Using Make to generate Chrome extension icons

File this under “you don’t have to use JS for everything”.

Problem

I’ve built a few Chrome browser extensions, and there’s a part of making them that I generally find rather tedious: icons. To account for all the different places where icons are used, as well as multiple screen resolutions, 6 differently-sized icon files are required. Sometimes I’ve manually exported a few of these from Photoshop for one-off projects, but my most recent extension required a few updates to the icon. This was the tipping point for adding automation.

In this post I’ll detail how I used only a few lines of a Makefile to handle all icon size conversions. Yep, Make. No JavaScript-based build system with a multitude of npm modules and seconds of overhead for every run. Sometimes the old ways are the best.

Solution

Taking advantage of some special features of Make, this is what I came up with:

iconsrc := src/icon-512.png
icondir := chrome-extension/icons
iconsizes := {16,19,38,48,128,256}
iconfiles := $(shell echo $(icondir)/icon-$(iconsizes).png)

$(icondir)/icon-%.png:
    @mkdir -p $(@D)
    convert $(iconsrc) -resize $* [email protected]

icons: $(iconfiles)

.PHONY: icons

That’s the whole thing. Now running make icons will generate 6 icons in under a second (on my machine at least), using ImageMagick’s convert command for the actual file generation:

$ time make icons
convert src/icon-512.png -resize 16 chrome-extension/icons/icon-16.png
convert src/icon-512.png -resize 19 chrome-extension/icons/icon-19.png
convert src/icon-512.png -resize 38 chrome-extension/icons/icon-38.png
convert src/icon-512.png -resize 48 chrome-extension/icons/icon-48.png
convert src/icon-512.png -resize 128 chrome-extension/icons/icon-128.png
convert src/icon-512.png -resize 256 chrome-extension/icons/icon-256.png

real    0m0.608s
user    0m0.157s
sys     0m0.065s

There are a few bits of potentially unfamiliar syntax in there, so I’ll break it down into chunks.

iconsizes := {16,19,38,48,128,256}
iconfiles := $(shell echo $(icondir)/icon-$(iconsizes).png)

These lines set up variables that refer to the desired icon sizes and file names. The iconsizes variable uses shell expansion to build a list of pixel widths. Anything that refers to that variable will enumerate the numbers to produce some output. This can be seen with the iconfiles variable, which generates a list of icon files (chrome-extension/icons/icon-16.png chrome-extension/icons/icon-19.png ...).

$(icondir)/icon-%.png:

This builds any of the desired icon files. The % symbol is a wildcard that matches any series of characters. The key thing is that this match can then be referenced in the subsequent instructions.

@mkdir -p $(@D)

Ensure that the icons directory exists before doing anything with it. Prefixing a command with @ is a way of silencing the command, so that it doesn’t appear in the output log. Make has several special variables that are available within each ruleset, based on the defined file(s). One of these is $(@D), which equates to “the directory part of the target filepath”. The target is the file being built, so in total this line just means “create the directory where the file to be built will be put, but only if it doesn’t already exist”.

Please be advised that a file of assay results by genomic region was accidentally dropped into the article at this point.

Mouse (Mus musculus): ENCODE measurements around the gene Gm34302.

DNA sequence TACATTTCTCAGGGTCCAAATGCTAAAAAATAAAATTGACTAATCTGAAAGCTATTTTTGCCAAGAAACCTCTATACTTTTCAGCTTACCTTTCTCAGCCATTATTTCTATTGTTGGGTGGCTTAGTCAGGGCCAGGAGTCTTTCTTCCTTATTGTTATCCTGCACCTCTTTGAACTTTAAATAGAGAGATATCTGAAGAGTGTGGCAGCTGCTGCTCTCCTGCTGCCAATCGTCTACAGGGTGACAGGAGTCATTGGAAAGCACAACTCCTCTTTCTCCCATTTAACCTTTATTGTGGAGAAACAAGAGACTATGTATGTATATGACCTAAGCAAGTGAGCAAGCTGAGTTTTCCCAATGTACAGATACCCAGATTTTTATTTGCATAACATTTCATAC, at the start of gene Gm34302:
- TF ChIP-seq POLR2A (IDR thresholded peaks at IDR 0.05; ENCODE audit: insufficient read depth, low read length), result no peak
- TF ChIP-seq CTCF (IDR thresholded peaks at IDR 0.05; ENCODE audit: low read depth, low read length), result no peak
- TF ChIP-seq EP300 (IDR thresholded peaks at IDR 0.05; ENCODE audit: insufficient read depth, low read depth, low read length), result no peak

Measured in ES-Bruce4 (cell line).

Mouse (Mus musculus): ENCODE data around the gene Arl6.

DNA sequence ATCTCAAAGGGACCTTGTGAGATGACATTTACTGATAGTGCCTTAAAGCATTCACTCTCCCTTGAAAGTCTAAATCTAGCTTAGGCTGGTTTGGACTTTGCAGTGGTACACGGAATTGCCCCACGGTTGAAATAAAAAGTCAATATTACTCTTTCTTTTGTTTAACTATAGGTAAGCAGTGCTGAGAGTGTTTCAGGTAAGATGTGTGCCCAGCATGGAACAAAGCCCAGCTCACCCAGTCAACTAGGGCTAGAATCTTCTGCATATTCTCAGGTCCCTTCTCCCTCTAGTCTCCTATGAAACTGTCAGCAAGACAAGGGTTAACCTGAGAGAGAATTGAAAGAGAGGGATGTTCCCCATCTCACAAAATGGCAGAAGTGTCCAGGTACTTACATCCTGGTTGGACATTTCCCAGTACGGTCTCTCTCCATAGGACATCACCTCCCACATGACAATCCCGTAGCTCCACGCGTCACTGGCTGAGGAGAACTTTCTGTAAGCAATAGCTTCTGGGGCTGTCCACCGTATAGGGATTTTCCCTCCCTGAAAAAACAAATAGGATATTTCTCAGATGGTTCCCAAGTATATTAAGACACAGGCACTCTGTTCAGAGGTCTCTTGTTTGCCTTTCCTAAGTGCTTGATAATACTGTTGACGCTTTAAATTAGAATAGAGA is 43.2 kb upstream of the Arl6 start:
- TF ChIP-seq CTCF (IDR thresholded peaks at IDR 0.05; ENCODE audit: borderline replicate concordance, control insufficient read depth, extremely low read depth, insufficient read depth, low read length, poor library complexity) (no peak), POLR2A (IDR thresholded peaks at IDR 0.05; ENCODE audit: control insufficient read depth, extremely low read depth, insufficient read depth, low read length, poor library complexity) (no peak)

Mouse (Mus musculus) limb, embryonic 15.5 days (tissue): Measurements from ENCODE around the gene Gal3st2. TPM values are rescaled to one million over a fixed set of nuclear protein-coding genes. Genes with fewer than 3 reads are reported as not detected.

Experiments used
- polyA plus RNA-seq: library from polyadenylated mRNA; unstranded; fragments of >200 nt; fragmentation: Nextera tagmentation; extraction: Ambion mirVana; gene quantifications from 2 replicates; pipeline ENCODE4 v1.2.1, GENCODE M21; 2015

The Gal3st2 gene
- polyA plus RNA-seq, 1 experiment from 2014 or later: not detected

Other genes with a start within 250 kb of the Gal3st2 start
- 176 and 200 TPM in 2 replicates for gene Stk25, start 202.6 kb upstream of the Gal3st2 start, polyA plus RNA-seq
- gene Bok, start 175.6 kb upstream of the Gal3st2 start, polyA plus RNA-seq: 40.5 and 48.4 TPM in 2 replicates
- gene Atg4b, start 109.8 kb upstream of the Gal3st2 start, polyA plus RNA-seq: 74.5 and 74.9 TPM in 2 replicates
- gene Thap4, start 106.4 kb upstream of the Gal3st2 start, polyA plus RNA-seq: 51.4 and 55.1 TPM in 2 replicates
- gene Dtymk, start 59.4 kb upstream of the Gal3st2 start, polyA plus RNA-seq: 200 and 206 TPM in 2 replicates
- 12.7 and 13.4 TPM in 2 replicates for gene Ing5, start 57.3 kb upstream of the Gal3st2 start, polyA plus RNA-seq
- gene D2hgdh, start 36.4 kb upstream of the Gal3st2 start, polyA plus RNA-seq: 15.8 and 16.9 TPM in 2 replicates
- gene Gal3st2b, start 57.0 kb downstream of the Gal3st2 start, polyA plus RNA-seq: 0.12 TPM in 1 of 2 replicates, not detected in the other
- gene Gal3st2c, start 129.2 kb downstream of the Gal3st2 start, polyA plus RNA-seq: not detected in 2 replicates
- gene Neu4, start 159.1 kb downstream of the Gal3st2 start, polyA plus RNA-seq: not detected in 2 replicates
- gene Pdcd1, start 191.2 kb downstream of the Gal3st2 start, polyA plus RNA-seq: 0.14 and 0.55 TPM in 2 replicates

convert $(iconsrc) -resize $* [email protected]

The part where the actual resizing happens. I’ll break this down further:

  • convert $(iconsrc) — The convert command is provided by ImageMagick, and can perform a whole bunch of transformation operations on a source image. $(iconsrc) is just referring to a variable set up at the top of the Makefile, which is the single source image I made at a large size (512px wide).
  • -resize $* — Tells convert to resize the source image to a certain pixel width… but what width? This is where the $* syntax helps. It’s another special variable built in to Make, which refers to the part of the file matched by the % symbol in the target declaration. For example, if the file name is icon-38.png, the $* variable contains just 38.
  • [email protected] — Yet another Make special variable, this time referencing the whole target filepath. In other words, this matches the exact file being built.

Putting it all together, running make chrome-extension/icons/icon-38.png will end up calling:

convert src/icon-512.png -resize 38 chrome-extension/icons/icon-38.png

So far the file generation commands have assumed a single file being built, but I have 6 different icon sizes, and I want to build them all with a single command. That’s where this magic line comes in:

icons: $(iconfiles)

It may not look like much, but this is the part that makes the automation worthwhile. This is an empty ruleset (i.e. it has no commands to run on its own) but has a dependency on $(iconfiles). As described above, $(iconfiles) is actually a list of all the desired icon filenames. Therefore running make icons will ensure that each of the icon files is built in turn by the $(icondir)/icon-%.png ruleset above it.

.PHONY: icons

One final touch — because Make is designed to work with actual files, and there is no file named icons, it’s best to add icons to a special .PHONY command. This tells Make that it shouldn’t look for any file named icons.

In summary

The beauty of Make (that is not often replicated by build tools in other languages) is that it will only build the files that need to be built. If the source file hasn’t changed since the last run, and the generated files are all found, Make will exit early saying it has nothing to do. If one of the icon files gets deleted, running make icons will re-generate only that file. But if the source image changes, make icons will generate 6 new icons for me.

This may not be the “best” solution, but it’s working well for me so far.

Credits: A lot of my knowledge of how to do this came from reading Isaac Schlueter’s Makefile tutorial.